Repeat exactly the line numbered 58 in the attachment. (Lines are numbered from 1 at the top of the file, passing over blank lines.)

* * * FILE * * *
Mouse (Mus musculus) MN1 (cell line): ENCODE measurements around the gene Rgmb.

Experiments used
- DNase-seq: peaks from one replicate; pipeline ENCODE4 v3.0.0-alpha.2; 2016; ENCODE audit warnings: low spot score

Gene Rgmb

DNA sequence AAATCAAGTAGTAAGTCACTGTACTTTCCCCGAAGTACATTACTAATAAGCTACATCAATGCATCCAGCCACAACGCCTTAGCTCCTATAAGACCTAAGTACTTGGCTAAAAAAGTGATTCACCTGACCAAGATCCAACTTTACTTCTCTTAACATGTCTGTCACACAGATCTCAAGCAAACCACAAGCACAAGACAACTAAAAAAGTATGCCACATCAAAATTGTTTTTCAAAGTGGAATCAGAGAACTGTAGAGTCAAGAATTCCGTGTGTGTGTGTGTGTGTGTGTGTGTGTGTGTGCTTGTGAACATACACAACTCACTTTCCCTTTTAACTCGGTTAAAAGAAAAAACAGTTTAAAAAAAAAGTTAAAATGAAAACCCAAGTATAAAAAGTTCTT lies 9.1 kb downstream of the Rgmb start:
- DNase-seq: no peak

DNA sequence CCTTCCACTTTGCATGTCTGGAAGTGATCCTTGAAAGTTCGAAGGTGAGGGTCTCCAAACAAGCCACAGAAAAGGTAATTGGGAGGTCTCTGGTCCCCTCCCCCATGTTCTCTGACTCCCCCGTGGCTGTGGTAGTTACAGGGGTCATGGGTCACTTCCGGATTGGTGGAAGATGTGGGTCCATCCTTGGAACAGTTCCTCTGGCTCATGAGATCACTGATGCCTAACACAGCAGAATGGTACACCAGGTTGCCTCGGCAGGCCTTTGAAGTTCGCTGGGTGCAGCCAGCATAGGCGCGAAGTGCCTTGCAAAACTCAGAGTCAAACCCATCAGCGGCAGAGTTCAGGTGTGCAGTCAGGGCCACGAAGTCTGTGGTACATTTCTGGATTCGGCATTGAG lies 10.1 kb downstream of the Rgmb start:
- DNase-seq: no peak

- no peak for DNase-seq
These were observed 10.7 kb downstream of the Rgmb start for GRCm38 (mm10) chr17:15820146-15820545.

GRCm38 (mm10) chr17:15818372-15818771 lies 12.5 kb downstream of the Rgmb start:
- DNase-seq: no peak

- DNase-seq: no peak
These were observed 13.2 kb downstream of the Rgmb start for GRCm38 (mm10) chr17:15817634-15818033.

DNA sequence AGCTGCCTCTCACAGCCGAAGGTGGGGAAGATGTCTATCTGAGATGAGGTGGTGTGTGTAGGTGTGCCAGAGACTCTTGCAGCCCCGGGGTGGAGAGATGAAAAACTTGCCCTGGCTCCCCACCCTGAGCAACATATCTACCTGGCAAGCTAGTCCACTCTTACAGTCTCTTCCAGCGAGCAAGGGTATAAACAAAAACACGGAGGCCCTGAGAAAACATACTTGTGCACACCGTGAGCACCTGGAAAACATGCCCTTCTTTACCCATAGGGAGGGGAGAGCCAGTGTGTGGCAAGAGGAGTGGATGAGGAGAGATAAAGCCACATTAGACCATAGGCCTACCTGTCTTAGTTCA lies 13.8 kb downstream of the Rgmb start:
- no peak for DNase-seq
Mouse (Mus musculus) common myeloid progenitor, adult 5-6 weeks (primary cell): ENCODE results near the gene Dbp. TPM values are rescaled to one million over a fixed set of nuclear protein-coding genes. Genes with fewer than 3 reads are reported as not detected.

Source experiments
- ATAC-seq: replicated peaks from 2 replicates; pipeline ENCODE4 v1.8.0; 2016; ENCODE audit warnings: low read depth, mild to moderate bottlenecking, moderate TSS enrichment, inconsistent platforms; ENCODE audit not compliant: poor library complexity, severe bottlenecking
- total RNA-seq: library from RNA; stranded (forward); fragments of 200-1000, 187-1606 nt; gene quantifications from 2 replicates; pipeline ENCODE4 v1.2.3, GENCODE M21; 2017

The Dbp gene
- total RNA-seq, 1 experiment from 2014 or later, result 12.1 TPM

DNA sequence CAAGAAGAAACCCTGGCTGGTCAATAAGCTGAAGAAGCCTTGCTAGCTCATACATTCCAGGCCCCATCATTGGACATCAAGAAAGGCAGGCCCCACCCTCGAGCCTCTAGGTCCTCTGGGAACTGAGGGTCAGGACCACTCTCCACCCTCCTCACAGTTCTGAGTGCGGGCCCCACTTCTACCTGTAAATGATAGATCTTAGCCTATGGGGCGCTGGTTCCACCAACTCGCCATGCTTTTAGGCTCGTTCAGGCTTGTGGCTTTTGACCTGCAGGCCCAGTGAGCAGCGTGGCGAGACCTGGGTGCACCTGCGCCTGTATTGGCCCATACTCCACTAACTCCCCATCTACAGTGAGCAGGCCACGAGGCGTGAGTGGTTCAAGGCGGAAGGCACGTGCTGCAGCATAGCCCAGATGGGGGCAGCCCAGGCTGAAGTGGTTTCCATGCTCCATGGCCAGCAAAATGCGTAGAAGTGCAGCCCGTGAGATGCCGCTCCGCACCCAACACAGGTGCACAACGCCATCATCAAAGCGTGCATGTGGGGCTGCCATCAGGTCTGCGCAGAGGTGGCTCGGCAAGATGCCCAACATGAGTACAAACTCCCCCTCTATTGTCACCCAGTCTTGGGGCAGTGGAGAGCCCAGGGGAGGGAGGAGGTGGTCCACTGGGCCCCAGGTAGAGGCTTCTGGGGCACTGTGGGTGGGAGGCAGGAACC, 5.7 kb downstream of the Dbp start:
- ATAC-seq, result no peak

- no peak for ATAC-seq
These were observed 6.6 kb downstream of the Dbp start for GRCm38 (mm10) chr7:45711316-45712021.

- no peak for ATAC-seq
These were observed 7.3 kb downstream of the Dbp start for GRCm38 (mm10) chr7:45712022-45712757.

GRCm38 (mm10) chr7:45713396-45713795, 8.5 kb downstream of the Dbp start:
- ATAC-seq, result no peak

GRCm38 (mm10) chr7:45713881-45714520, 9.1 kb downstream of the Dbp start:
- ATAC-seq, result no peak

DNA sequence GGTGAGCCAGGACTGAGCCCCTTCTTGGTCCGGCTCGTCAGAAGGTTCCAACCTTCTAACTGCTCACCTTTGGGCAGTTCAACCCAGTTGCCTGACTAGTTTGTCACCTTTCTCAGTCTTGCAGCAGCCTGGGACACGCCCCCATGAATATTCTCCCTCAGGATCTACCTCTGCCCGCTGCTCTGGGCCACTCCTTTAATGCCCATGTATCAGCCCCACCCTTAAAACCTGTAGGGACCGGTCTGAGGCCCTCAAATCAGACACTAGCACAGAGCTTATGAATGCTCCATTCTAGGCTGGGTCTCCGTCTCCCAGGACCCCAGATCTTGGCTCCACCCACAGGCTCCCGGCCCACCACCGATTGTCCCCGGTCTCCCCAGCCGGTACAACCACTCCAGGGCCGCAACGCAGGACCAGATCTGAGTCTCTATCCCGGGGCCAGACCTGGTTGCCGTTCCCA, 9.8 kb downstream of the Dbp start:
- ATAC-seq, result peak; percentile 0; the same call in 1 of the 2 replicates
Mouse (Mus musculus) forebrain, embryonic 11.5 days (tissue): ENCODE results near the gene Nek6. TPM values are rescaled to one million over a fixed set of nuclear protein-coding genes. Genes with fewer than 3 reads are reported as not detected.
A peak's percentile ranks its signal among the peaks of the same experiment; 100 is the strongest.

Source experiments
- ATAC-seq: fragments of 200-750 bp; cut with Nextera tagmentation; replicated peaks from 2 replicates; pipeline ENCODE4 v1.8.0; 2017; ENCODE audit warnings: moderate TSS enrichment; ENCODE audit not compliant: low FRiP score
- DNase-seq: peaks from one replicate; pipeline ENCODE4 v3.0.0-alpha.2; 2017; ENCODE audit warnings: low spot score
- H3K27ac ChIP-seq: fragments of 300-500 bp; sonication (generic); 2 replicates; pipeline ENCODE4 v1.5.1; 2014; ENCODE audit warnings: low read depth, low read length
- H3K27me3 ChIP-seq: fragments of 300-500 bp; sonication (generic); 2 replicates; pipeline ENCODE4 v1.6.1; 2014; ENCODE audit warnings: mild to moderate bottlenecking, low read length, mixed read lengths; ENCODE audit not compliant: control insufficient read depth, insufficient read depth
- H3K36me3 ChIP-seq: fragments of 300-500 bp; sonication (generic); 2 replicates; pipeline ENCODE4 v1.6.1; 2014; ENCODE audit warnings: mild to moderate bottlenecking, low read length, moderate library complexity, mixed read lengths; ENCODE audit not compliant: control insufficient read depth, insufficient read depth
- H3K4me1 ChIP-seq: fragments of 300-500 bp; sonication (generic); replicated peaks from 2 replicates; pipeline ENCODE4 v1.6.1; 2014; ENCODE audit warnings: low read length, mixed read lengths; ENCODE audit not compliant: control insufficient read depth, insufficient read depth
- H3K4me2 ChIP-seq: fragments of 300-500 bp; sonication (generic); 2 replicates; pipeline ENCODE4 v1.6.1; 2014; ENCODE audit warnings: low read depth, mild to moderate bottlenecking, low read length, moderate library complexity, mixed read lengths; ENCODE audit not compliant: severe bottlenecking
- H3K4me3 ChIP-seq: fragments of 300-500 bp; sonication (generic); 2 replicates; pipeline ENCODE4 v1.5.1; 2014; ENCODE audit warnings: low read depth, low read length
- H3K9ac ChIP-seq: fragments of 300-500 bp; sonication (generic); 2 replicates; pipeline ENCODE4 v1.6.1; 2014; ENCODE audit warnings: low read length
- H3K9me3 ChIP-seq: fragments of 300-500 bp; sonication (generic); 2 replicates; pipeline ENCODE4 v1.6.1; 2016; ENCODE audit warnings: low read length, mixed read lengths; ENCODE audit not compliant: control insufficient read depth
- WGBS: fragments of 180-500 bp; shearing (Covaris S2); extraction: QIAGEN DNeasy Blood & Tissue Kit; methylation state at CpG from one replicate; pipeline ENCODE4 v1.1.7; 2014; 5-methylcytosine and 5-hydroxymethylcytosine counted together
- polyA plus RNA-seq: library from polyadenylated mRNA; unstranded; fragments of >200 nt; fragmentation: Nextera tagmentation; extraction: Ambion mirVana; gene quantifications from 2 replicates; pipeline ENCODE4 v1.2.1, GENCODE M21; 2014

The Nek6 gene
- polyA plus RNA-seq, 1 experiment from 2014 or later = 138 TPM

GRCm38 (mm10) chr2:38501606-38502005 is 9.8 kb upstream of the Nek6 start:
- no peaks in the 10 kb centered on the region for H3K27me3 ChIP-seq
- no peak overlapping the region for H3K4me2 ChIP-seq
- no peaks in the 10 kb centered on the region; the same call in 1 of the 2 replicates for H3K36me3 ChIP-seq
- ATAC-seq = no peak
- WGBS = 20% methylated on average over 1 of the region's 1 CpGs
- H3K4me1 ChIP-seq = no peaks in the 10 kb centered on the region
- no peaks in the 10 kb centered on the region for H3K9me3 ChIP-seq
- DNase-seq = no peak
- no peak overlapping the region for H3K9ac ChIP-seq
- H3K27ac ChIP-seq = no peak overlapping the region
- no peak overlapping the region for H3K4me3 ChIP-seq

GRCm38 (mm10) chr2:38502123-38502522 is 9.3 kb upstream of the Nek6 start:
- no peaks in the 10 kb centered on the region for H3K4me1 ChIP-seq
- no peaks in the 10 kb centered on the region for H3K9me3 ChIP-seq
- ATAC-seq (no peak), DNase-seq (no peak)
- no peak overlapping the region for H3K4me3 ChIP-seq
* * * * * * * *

- H3K4me1 ChIP-seq = no peaks in the 10 kb centered on the region